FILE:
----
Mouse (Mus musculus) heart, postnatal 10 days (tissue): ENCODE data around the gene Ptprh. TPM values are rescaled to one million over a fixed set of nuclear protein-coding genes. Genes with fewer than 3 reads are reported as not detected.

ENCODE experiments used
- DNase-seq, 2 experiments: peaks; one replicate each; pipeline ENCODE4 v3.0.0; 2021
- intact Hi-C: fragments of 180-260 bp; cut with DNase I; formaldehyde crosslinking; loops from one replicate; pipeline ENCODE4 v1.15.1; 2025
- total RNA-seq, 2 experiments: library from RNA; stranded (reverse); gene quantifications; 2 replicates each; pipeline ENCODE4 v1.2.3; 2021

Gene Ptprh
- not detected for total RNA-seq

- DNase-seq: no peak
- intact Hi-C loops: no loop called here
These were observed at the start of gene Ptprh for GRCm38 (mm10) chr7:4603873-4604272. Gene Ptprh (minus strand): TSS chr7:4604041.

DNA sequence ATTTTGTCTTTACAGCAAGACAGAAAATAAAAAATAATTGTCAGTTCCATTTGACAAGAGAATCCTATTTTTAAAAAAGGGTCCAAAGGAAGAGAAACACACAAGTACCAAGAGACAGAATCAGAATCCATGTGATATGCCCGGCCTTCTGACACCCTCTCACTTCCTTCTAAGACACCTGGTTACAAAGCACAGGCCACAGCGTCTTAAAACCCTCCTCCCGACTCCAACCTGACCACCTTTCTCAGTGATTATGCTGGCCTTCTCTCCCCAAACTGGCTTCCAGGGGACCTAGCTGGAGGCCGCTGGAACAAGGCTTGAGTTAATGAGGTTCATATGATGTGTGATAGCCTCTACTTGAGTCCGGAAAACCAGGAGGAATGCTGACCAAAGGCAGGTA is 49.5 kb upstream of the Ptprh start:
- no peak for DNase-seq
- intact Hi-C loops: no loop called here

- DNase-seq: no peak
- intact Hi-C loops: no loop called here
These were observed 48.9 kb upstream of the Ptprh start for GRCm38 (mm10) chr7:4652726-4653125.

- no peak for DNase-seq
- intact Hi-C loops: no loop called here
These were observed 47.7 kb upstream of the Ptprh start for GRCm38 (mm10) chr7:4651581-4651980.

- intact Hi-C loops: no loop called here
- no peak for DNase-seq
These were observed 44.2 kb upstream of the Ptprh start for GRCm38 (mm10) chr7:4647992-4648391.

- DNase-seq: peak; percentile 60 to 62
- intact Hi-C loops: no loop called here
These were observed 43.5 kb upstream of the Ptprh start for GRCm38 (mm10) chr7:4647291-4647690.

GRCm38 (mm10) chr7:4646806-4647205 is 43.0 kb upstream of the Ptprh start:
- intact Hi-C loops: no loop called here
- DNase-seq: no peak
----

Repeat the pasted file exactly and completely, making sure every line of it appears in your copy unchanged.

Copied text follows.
Mouse (Mus musculus) heart, postnatal 10 days (tissue): ENCODE data around the gene Ptprh. TPM values are rescaled to one million over a fixed set of nuclear protein-coding genes. Genes with fewer than 3 reads are reported as not detected.

ENCODE experiments used
- DNase-seq, 2 experiments: peaks; one replicate each; pipeline ENCODE4 v3.0.0; 2021
- intact Hi-C: fragments of 180-260 bp; cut with DNase I; formaldehyde crosslinking; loops from one replicate; pipeline ENCODE4 v1.15.1; 2025
- total RNA-seq, 2 experiments: library from RNA; stranded (reverse); gene quantifications; 2 replicates each; pipeline ENCODE4 v1.2.3; 2021

Gene Ptprh
- not detected for total RNA-seq

- DNase-seq: no peak
- intact Hi-C loops: no loop called here
These were observed at the start of gene Ptprh for GRCm38 (mm10) chr7:4603873-4604272. Gene Ptprh (minus strand): TSS chr7:4604041.

DNA sequence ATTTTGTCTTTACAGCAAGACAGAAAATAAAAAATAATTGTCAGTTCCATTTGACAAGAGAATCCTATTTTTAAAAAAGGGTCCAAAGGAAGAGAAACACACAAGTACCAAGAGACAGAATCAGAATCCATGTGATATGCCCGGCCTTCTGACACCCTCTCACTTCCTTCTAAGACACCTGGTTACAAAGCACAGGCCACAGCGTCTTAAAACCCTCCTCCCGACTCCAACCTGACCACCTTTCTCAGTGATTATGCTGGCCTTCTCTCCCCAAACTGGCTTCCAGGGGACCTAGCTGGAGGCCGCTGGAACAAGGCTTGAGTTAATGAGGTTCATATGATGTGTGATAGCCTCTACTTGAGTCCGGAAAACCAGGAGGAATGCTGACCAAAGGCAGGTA is 49.5 kb upstream of the Ptprh start:
- no peak for DNase-seq
- intact Hi-C loops: no loop called here

- DNase-seq: no peak
- intact Hi-C loops: no loop called here
These were observed 48.9 kb upstream of the Ptprh start for GRCm38 (mm10) chr7:4652726-4653125.

- no peak for DNase-seq
- intact Hi-C loops: no loop called here
These were observed 47.7 kb upstream of the Ptprh start for GRCm38 (mm10) chr7:4651581-4651980.

- intact Hi-C loops: no loop called here
- no peak for DNase-seq
These were observed 44.2 kb upstream of the Ptprh start for GRCm38 (mm10) chr7:4647992-4648391.

- DNase-seq: peak; percentile 60 to 62
- intact Hi-C loops: no loop called here
These were observed 43.5 kb upstream of the Ptprh start for GRCm38 (mm10) chr7:4647291-4647690.

GRCm38 (mm10) chr7:4646806-4647205 is 43.0 kb upstream of the Ptprh start:
- intact Hi-C loops: no loop called here
- DNase-seq: no peak